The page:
The journalistic trope ‘If it bleeds it leads’ sprang to my mind when watching the BBC’s Inside Out documentary on pharmacists under pressure. The half-hour programme, which aired last night (January 8), pledged to investigate patient safety and staffing levels in pharmacies – namely, Boots – but the immediate focus appeared to be on the fatal harm caused by rare, but regrettable, dispensing errors.
While rightly highlighting three incredibly tragic cases where patients had died as a result of medication errors by Boots pharmacists, the documentary also made clear these specific cases were not due to a lack of staff working in the pharmacies at the time. So how would the programme link staffing levels and patient deaths?
The short answer is that it didn’t. But it did raise some important issues facing the sector – and not just those specific to Boots.
However, if I were an average viewer with no knowledge of what goes on on the other side of the counter, I would have been alarmed. The picture it painted of community pharmacy suggested a fatal dispensing error is more commonplace than in reality. This made me question the aim of the documentary makers – was it to highlight the daily, industry-wide pressures faced by pharmacists to a wider audience, or was it to comment on tragic individual cases, and specifically to criticise Boots?
The story of a whistleblower, former Boots clinical governance pharmacist and professional standards manager Greg Lawton, was woven in with the patient case studies. It was explained that Mr Lawton felt staffing levels in the health and beauty giant's stores were too low to be safe.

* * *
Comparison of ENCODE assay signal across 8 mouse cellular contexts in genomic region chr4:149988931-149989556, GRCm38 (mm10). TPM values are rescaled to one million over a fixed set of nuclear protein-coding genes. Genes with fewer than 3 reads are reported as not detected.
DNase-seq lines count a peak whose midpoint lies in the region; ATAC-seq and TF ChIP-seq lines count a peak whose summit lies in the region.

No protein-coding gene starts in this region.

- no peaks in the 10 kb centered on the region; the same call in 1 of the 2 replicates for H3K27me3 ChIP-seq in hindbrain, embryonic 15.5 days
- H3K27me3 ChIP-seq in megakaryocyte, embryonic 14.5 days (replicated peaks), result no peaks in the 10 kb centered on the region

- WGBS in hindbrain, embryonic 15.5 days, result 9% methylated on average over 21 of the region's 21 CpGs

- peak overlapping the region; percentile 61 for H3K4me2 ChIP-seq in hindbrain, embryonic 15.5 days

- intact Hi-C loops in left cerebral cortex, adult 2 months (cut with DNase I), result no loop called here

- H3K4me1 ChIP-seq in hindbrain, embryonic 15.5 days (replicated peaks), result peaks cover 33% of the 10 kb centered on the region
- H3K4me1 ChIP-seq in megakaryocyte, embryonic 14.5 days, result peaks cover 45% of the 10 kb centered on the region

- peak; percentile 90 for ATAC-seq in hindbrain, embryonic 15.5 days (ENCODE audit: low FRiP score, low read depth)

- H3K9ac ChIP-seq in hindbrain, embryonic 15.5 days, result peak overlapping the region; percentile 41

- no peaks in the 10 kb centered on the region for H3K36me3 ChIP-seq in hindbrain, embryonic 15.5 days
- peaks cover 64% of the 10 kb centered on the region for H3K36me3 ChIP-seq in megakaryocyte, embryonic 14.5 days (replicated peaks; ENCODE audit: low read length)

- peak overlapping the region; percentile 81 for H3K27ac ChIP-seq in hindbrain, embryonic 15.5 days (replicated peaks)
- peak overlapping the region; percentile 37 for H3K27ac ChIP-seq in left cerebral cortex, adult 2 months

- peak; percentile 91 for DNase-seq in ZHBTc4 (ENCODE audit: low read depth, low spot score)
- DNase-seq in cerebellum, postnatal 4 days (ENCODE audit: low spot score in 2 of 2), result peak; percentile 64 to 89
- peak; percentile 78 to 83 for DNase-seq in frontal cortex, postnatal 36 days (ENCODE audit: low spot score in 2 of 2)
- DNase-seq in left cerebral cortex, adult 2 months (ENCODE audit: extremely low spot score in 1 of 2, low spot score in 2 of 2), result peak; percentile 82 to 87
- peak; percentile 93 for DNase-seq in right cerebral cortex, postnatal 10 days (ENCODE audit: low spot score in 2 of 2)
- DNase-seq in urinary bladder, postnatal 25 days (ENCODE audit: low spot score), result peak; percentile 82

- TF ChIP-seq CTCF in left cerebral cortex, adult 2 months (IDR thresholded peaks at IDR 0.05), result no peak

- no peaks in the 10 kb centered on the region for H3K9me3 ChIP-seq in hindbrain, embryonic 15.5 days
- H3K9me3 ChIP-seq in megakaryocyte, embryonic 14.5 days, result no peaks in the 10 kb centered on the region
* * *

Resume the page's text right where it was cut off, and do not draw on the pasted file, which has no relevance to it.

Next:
Mr Lawton later described how he was “terrified” that a patient might be harmed or even die due to inadequate staffing levels. His interview was emotional and heartfelt – he felt discouraged from whistleblowing by Boots, yet was compelled to meet the General Pharmaceutical Council (GPhC) in 2015 to discuss his concerns.
The testimonies from anonymous Boots pharmacists were unfortunately marred by the use of white, male, middle-aged actors wearing white coats, playing up to a stereotype that anyone who has set foot in a pharmacy knows is no longer true. But the description of how they feel stretched to breaking point to keep patients safe will resonate with many. Also, the need for the actors highlighted the stigma around whistleblowing at the multiple.
Boots' director of pharmacy, Richard Bradley, was given ample opportunity to respond to the allegations. Mr Bradley emphasised repeatedly that Boots has enough staff in its pharmacies, and all staff have a professional responsibility to speak out about any patient safety concerns. But his suggestion that Mr Lawton’s staffing concerns are not relevant today – as he left the company two years ago – came across as unconvincing.
It was disappointing that the government’s brutal pharmacy funding cuts in England were not mentioned until halfway through the programme, and that the legislation which will decriminalise inadvertent dispensing errors was only given an offhand mention. The documentary failed to explore whether funding cuts will further exacerbate staffing issues.
The fear expressed by some pharmacists on social media – that the public will lose faith in pharmacy after watching this documentary – is legitimate. Millions of patients rely on their community pharmacist to safely dispense essential medication, and in the overwhelming majority of cases, this is done safely. The programme may not have been able to provide any concrete answers to the staffing level problem – it ended rather abruptly – but it has brought the issue of the pressures pharmacists and staff are under to a wider audience, many of whom would otherwise have little idea what goes on behind the counter.
Boots: Pharmacists under pressure? aired at 7.30pm on January 8 on BBC One. Catch up on iPlayer